„Idiots can do what I do. When I first started to do this [projecting photos on the canvas and painting them after having them traced in details with a piece of charcoal] in the 60's, people laughed. I clearly showed that I painted from photographs. It seemed so juvenile. The provocation was purely formal - that I was making paintings like photographs. Nobody asked about what was in the pictures. Nobody asked who my Aunt Marianne was. That didn't seem to be the point.“
— Gerhard Richter German visual artist, born 1932 1932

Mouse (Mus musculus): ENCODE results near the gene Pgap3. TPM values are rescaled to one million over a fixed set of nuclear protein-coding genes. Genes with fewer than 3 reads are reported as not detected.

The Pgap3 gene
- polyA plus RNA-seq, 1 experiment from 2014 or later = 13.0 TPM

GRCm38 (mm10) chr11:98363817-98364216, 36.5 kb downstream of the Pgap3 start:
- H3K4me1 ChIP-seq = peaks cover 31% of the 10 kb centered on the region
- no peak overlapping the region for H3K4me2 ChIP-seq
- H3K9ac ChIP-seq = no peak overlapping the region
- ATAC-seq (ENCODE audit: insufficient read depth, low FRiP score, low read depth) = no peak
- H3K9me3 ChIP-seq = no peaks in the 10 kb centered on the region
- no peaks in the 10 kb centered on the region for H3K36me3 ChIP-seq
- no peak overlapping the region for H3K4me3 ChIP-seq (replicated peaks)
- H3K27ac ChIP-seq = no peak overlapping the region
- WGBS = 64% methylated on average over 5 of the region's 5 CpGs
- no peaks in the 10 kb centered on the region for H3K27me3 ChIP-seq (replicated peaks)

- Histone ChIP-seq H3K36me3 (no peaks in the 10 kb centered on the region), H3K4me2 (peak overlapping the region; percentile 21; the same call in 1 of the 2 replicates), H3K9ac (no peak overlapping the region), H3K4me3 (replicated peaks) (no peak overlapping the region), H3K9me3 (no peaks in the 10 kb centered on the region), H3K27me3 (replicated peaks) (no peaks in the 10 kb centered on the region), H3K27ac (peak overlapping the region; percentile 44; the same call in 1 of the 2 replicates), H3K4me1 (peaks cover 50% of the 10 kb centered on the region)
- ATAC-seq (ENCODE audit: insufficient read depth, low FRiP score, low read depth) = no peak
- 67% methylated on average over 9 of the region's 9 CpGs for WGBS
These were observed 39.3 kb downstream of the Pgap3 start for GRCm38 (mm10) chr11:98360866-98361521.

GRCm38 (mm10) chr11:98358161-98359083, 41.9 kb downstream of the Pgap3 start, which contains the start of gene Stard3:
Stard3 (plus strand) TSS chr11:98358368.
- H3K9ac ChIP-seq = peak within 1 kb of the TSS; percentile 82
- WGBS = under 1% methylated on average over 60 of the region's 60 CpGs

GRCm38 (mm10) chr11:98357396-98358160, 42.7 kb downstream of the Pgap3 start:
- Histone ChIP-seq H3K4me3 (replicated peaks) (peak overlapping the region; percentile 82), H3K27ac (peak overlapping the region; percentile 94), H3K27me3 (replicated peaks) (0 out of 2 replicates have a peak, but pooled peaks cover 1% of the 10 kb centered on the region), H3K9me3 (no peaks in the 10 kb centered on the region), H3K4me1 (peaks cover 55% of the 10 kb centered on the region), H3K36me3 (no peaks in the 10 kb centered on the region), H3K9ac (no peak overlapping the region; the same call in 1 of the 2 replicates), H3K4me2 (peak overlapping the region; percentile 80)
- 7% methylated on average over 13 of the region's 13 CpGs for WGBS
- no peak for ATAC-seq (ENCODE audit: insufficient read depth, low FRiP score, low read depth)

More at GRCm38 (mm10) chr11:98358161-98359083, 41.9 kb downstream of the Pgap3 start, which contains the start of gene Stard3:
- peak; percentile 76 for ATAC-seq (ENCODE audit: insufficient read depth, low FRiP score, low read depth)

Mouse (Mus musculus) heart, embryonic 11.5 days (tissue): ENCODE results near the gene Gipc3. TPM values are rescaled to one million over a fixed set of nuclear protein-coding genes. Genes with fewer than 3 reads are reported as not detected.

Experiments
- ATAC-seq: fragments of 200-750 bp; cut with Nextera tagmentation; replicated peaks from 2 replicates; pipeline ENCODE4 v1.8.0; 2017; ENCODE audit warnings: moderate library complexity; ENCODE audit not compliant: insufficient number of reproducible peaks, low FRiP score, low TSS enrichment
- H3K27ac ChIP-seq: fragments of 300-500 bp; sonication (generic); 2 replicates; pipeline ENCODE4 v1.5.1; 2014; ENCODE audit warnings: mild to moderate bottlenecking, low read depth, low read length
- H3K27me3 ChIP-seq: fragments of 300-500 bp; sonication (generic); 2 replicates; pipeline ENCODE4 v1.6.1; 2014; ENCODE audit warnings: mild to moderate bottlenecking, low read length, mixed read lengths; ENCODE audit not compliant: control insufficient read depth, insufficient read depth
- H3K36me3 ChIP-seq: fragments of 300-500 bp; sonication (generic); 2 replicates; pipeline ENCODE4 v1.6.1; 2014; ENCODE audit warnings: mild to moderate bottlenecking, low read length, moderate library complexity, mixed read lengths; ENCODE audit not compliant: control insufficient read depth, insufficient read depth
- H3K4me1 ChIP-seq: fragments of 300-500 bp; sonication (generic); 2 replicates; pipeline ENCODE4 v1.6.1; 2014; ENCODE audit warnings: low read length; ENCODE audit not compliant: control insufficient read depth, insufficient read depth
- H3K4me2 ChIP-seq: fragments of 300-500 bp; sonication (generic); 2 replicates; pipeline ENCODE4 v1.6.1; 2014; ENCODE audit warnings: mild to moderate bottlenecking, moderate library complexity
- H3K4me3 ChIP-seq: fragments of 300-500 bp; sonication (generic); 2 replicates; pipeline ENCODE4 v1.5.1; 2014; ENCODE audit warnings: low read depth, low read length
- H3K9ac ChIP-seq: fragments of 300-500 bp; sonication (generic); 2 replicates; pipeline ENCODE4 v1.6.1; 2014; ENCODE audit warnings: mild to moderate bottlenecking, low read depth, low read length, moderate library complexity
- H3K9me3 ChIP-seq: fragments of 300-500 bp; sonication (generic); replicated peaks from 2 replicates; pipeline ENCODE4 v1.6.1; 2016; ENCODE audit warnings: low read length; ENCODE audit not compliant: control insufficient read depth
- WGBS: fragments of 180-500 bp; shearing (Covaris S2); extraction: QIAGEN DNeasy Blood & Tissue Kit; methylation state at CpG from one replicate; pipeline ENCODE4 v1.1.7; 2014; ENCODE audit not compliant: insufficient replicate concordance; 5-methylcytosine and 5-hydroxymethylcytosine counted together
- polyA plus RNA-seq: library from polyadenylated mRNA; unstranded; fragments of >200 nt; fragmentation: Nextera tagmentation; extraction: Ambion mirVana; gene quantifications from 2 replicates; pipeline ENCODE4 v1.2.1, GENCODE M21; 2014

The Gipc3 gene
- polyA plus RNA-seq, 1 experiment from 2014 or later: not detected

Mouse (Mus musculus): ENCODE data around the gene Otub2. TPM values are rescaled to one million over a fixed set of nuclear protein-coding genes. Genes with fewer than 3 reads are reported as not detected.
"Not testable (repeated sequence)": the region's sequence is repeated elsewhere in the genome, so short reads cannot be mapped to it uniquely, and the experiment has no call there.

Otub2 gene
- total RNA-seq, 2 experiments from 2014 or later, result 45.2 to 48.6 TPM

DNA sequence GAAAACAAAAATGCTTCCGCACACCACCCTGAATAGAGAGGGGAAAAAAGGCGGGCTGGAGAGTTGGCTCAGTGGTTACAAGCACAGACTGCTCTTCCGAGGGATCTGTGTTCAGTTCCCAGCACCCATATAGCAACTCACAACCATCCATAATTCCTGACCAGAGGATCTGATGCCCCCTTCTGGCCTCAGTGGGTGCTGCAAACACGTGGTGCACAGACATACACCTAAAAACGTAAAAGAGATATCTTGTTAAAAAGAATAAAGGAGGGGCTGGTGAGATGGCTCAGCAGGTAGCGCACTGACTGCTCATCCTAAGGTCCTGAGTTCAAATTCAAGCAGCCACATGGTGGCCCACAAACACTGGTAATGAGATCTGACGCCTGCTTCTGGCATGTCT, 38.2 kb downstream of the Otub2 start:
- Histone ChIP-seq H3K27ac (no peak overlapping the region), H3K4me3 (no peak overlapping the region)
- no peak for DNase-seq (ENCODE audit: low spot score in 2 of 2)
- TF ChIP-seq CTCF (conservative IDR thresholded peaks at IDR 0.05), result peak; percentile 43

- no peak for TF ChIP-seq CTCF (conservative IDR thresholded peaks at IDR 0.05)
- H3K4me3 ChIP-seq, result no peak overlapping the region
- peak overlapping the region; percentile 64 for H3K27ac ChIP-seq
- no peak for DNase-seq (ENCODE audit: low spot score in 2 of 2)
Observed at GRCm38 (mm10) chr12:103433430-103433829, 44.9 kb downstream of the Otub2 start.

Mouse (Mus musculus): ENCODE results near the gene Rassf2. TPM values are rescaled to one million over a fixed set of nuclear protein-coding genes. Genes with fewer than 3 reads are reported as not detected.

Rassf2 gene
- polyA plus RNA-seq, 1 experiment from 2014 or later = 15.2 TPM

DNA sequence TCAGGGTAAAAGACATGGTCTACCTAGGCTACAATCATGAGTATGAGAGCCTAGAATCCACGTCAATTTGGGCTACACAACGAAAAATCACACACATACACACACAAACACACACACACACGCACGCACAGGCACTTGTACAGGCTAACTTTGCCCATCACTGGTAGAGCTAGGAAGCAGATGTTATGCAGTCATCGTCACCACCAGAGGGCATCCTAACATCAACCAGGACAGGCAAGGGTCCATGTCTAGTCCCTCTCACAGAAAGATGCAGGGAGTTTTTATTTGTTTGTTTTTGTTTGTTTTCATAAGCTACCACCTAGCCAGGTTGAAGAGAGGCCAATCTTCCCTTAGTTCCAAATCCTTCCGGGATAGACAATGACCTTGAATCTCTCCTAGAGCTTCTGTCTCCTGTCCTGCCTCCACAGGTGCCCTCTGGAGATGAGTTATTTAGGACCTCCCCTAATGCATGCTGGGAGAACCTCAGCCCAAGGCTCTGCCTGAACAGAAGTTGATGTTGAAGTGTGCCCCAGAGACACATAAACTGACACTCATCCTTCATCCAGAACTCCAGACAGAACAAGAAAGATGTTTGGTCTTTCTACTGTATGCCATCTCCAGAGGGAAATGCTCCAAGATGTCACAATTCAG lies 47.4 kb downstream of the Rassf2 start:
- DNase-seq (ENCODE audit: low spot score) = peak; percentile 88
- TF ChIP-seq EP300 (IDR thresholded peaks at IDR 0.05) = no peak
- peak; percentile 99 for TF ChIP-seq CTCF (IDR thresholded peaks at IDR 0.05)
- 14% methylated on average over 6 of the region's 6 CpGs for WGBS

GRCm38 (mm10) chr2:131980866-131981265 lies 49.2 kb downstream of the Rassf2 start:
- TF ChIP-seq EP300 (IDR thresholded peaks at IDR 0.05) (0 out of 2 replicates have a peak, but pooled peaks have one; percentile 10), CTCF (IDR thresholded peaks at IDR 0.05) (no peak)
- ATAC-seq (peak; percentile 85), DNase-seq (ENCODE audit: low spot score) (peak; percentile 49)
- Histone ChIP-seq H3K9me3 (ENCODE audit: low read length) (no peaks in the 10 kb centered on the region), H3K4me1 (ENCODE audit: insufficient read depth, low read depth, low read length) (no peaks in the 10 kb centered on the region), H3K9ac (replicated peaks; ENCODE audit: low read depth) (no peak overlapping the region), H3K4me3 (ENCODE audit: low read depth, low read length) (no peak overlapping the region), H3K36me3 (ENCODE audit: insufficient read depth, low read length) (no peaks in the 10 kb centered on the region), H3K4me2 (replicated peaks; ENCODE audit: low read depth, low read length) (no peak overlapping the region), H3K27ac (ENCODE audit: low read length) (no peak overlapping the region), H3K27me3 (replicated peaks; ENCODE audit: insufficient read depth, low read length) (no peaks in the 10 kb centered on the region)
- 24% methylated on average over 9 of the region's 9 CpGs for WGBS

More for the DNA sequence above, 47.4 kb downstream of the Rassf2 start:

Richter's aunt had been murdered by the Nazis in the name of euthanasia, a crime for which his father-in-law from his first marriage, a Nazi doctor named Heinrich Eufinger, had been partially responsible. Richter painted a portrait of his aunt in 1965, based on an old photo. It was called 'Tante Marianne' / 9Aunt Marianne).